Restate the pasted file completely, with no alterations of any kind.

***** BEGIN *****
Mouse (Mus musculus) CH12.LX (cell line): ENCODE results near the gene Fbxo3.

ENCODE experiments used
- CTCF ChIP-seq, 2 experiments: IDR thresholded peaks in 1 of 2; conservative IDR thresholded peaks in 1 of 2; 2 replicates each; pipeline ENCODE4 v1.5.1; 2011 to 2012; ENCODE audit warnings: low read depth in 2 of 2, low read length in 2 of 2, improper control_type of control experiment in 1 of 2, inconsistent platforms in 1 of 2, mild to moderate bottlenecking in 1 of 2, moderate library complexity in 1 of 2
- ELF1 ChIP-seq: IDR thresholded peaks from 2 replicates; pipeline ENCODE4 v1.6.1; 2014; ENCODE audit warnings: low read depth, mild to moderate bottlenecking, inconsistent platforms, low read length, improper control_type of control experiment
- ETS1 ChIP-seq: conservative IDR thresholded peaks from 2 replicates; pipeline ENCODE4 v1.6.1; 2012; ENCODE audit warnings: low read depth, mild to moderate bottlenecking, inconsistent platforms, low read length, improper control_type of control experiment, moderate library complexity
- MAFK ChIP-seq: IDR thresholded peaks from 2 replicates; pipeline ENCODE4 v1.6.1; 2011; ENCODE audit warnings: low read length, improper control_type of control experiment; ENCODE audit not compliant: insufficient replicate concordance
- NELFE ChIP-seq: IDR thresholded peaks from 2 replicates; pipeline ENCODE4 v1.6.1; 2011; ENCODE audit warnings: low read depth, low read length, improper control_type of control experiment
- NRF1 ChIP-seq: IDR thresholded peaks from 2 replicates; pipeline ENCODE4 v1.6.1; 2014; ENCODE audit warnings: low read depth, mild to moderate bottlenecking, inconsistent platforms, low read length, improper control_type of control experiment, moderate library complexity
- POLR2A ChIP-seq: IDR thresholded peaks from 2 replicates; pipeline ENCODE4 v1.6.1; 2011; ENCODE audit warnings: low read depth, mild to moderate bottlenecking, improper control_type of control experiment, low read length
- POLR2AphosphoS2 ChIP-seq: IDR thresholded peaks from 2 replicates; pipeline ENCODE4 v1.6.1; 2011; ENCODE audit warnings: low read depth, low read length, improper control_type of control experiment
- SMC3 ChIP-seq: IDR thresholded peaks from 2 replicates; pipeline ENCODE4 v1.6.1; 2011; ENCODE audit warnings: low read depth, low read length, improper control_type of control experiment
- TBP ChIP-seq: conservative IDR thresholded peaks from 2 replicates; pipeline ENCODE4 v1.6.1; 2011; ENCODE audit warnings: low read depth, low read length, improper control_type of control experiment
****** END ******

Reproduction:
Mouse (Mus musculus) CH12.LX (cell line): ENCODE results near the gene Fbxo3.

ENCODE experiments used
- CTCF ChIP-seq, 2 experiments: IDR thresholded peaks in 1 of 2; conservative IDR thresholded peaks in 1 of 2; 2 replicates each; pipeline ENCODE4 v1.5.1; 2011 to 2012; ENCODE audit warnings: low read depth in 2 of 2, low read length in 2 of 2, improper control_type of control experiment in 1 of 2, inconsistent platforms in 1 of 2, mild to moderate bottlenecking in 1 of 2, moderate library complexity in 1 of 2
- ELF1 ChIP-seq: IDR thresholded peaks from 2 replicates; pipeline ENCODE4 v1.6.1; 2014; ENCODE audit warnings: low read depth, mild to moderate bottlenecking, inconsistent platforms, low read length, improper control_type of control experiment
- ETS1 ChIP-seq: conservative IDR thresholded peaks from 2 replicates; pipeline ENCODE4 v1.6.1; 2012; ENCODE audit warnings: low read depth, mild to moderate bottlenecking, inconsistent platforms, low read length, improper control_type of control experiment, moderate library complexity
- MAFK ChIP-seq: IDR thresholded peaks from 2 replicates; pipeline ENCODE4 v1.6.1; 2011; ENCODE audit warnings: low read length, improper control_type of control experiment; ENCODE audit not compliant: insufficient replicate concordance
- NELFE ChIP-seq: IDR thresholded peaks from 2 replicates; pipeline ENCODE4 v1.6.1; 2011; ENCODE audit warnings: low read depth, low read length, improper control_type of control experiment
- NRF1 ChIP-seq: IDR thresholded peaks from 2 replicates; pipeline ENCODE4 v1.6.1; 2014; ENCODE audit warnings: low read depth, mild to moderate bottlenecking, inconsistent platforms, low read length, improper control_type of control experiment, moderate library complexity
- POLR2A ChIP-seq: IDR thresholded peaks from 2 replicates; pipeline ENCODE4 v1.6.1; 2011; ENCODE audit warnings: low read depth, mild to moderate bottlenecking, improper control_type of control experiment, low read length
- POLR2AphosphoS2 ChIP-seq: IDR thresholded peaks from 2 replicates; pipeline ENCODE4 v1.6.1; 2011; ENCODE audit warnings: low read depth, low read length, improper control_type of control experiment
- SMC3 ChIP-seq: IDR thresholded peaks from 2 replicates; pipeline ENCODE4 v1.6.1; 2011; ENCODE audit warnings: low read depth, low read length, improper control_type of control experiment
- TBP ChIP-seq: conservative IDR thresholded peaks from 2 replicates; pipeline ENCODE4 v1.6.1; 2011; ENCODE audit warnings: low read depth, low read length, improper control_type of control experiment